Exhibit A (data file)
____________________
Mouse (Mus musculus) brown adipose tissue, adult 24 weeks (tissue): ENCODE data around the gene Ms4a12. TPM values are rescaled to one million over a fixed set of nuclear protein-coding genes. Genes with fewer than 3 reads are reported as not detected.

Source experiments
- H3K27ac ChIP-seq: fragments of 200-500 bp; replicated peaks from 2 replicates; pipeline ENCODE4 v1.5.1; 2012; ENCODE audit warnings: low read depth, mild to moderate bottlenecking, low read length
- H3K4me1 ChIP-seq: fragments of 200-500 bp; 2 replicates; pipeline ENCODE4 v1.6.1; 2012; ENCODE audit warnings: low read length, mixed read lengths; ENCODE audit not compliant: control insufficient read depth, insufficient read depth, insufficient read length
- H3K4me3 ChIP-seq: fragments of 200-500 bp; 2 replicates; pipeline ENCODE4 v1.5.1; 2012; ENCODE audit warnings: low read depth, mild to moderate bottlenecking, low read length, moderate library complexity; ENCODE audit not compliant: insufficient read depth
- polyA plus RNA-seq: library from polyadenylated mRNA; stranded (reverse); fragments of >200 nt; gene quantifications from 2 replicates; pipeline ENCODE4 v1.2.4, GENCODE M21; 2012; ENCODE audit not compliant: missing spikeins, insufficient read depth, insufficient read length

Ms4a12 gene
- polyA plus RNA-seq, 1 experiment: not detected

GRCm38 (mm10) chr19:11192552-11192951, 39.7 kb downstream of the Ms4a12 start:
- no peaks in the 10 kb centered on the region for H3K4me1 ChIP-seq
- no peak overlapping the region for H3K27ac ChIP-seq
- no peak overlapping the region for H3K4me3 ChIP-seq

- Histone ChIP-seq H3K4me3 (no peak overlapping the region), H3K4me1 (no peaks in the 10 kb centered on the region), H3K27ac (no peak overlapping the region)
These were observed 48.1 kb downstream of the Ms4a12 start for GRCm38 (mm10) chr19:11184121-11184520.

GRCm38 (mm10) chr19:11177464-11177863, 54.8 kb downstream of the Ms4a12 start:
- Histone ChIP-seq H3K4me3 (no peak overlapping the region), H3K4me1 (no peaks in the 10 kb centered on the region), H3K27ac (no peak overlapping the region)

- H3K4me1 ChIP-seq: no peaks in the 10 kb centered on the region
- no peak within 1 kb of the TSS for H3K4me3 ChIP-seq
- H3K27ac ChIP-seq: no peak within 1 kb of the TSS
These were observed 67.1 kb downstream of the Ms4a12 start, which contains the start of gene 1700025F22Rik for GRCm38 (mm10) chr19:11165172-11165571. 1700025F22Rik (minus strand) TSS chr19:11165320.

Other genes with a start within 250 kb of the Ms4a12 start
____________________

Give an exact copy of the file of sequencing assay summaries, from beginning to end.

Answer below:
Mouse (Mus musculus) brown adipose tissue, adult 24 weeks (tissue): ENCODE data around the gene Ms4a12. TPM values are rescaled to one million over a fixed set of nuclear protein-coding genes. Genes with fewer than 3 reads are reported as not detected.

Source experiments
- H3K27ac ChIP-seq: fragments of 200-500 bp; replicated peaks from 2 replicates; pipeline ENCODE4 v1.5.1; 2012; ENCODE audit warnings: low read depth, mild to moderate bottlenecking, low read length
- H3K4me1 ChIP-seq: fragments of 200-500 bp; 2 replicates; pipeline ENCODE4 v1.6.1; 2012; ENCODE audit warnings: low read length, mixed read lengths; ENCODE audit not compliant: control insufficient read depth, insufficient read depth, insufficient read length
- H3K4me3 ChIP-seq: fragments of 200-500 bp; 2 replicates; pipeline ENCODE4 v1.5.1; 2012; ENCODE audit warnings: low read depth, mild to moderate bottlenecking, low read length, moderate library complexity; ENCODE audit not compliant: insufficient read depth
- polyA plus RNA-seq: library from polyadenylated mRNA; stranded (reverse); fragments of >200 nt; gene quantifications from 2 replicates; pipeline ENCODE4 v1.2.4, GENCODE M21; 2012; ENCODE audit not compliant: missing spikeins, insufficient read depth, insufficient read length

Ms4a12 gene
- polyA plus RNA-seq, 1 experiment: not detected

GRCm38 (mm10) chr19:11192552-11192951, 39.7 kb downstream of the Ms4a12 start:
- no peaks in the 10 kb centered on the region for H3K4me1 ChIP-seq
- no peak overlapping the region for H3K27ac ChIP-seq
- no peak overlapping the region for H3K4me3 ChIP-seq

- Histone ChIP-seq H3K4me3 (no peak overlapping the region), H3K4me1 (no peaks in the 10 kb centered on the region), H3K27ac (no peak overlapping the region)
These were observed 48.1 kb downstream of the Ms4a12 start for GRCm38 (mm10) chr19:11184121-11184520.

GRCm38 (mm10) chr19:11177464-11177863, 54.8 kb downstream of the Ms4a12 start:
- Histone ChIP-seq H3K4me3 (no peak overlapping the region), H3K4me1 (no peaks in the 10 kb centered on the region), H3K27ac (no peak overlapping the region)

- H3K4me1 ChIP-seq: no peaks in the 10 kb centered on the region
- no peak within 1 kb of the TSS for H3K4me3 ChIP-seq
- H3K27ac ChIP-seq: no peak within 1 kb of the TSS
These were observed 67.1 kb downstream of the Ms4a12 start, which contains the start of gene 1700025F22Rik for GRCm38 (mm10) chr19:11165172-11165571. 1700025F22Rik (minus strand) TSS chr19:11165320.

Other genes with a start within 250 kb of the Ms4a12 start